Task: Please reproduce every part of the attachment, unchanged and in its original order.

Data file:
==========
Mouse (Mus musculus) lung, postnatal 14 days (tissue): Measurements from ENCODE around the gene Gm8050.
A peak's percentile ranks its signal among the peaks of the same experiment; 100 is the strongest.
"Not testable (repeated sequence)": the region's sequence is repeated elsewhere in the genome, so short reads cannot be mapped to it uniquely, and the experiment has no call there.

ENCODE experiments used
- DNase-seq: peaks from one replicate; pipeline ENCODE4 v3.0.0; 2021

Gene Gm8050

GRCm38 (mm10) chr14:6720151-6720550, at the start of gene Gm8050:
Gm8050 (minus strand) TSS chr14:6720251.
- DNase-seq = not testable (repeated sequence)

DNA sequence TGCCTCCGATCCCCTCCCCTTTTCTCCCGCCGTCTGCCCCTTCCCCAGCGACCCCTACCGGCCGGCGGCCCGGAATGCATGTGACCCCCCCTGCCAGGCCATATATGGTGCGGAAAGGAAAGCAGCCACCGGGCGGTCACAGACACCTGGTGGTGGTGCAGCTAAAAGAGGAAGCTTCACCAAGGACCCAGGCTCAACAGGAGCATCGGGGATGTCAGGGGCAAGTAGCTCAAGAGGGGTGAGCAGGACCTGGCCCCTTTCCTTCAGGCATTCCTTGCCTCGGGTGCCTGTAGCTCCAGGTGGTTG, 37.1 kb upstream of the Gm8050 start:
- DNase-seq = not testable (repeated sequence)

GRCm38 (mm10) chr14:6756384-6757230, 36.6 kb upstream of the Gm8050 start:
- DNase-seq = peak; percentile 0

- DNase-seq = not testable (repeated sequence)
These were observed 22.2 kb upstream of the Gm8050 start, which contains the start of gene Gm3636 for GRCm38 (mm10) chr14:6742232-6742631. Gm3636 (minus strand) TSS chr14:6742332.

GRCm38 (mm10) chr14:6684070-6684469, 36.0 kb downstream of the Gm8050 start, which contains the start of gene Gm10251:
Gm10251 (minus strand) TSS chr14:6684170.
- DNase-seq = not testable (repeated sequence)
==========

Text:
Mouse (Mus musculus) lung, postnatal 14 days (tissue): Measurements from ENCODE around the gene Gm8050.
A peak's percentile ranks its signal among the peaks of the same experiment; 100 is the strongest.
"Not testable (repeated sequence)": the region's sequence is repeated elsewhere in the genome, so short reads cannot be mapped to it uniquely, and the experiment has no call there.

ENCODE experiments used
- DNase-seq: peaks from one replicate; pipeline ENCODE4 v3.0.0; 2021

Gene Gm8050

GRCm38 (mm10) chr14:6720151-6720550, at the start of gene Gm8050:
Gm8050 (minus strand) TSS chr14:6720251.
- DNase-seq = not testable (repeated sequence)

DNA sequence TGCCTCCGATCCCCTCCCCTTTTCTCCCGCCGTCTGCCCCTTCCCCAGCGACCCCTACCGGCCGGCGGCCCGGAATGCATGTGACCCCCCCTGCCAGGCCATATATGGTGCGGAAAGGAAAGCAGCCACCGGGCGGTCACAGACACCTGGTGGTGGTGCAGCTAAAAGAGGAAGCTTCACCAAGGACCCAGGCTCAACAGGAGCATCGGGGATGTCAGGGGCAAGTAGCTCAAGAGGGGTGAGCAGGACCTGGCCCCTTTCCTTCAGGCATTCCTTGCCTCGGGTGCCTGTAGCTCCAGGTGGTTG, 37.1 kb upstream of the Gm8050 start:
- DNase-seq = not testable (repeated sequence)

GRCm38 (mm10) chr14:6756384-6757230, 36.6 kb upstream of the Gm8050 start:
- DNase-seq = peak; percentile 0

- DNase-seq = not testable (repeated sequence)
These were observed 22.2 kb upstream of the Gm8050 start, which contains the start of gene Gm3636 for GRCm38 (mm10) chr14:6742232-6742631. Gm3636 (minus strand) TSS chr14:6742332.

GRCm38 (mm10) chr14:6684070-6684469, 36.0 kb downstream of the Gm8050 start, which contains the start of gene Gm10251:
Gm10251 (minus strand) TSS chr14:6684170.
- DNase-seq = not testable (repeated sequence)